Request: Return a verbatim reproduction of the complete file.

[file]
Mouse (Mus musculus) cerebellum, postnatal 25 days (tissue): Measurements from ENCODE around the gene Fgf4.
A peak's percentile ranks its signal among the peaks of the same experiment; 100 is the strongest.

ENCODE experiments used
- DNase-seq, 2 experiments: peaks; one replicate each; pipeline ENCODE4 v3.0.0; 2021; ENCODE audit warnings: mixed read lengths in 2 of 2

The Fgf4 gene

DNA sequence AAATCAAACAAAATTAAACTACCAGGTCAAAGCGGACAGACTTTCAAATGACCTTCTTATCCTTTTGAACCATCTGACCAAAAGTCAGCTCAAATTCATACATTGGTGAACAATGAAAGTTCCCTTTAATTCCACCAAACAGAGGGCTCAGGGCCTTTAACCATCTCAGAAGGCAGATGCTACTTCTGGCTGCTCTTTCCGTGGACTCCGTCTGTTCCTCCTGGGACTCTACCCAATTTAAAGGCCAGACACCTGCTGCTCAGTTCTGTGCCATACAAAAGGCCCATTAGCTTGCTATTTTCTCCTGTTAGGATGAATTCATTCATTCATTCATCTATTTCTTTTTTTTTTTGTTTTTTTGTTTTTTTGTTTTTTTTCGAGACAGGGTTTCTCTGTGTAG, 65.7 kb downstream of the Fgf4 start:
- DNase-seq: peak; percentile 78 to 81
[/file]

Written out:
Mouse (Mus musculus) cerebellum, postnatal 25 days (tissue): Measurements from ENCODE around the gene Fgf4.
A peak's percentile ranks its signal among the peaks of the same experiment; 100 is the strongest.

ENCODE experiments used
- DNase-seq, 2 experiments: peaks; one replicate each; pipeline ENCODE4 v3.0.0; 2021; ENCODE audit warnings: mixed read lengths in 2 of 2

The Fgf4 gene

DNA sequence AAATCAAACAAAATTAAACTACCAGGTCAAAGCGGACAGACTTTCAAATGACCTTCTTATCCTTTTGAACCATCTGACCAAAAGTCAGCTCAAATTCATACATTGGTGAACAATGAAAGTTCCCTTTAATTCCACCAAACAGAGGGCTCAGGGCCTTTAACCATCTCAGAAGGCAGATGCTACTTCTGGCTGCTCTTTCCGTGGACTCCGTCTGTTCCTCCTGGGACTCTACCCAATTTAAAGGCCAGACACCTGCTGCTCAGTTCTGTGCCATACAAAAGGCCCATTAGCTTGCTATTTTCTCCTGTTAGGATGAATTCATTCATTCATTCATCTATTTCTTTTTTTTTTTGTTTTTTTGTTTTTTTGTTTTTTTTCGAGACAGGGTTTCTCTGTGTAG, 65.7 kb downstream of the Fgf4 start:
- DNase-seq: peak; percentile 78 to 81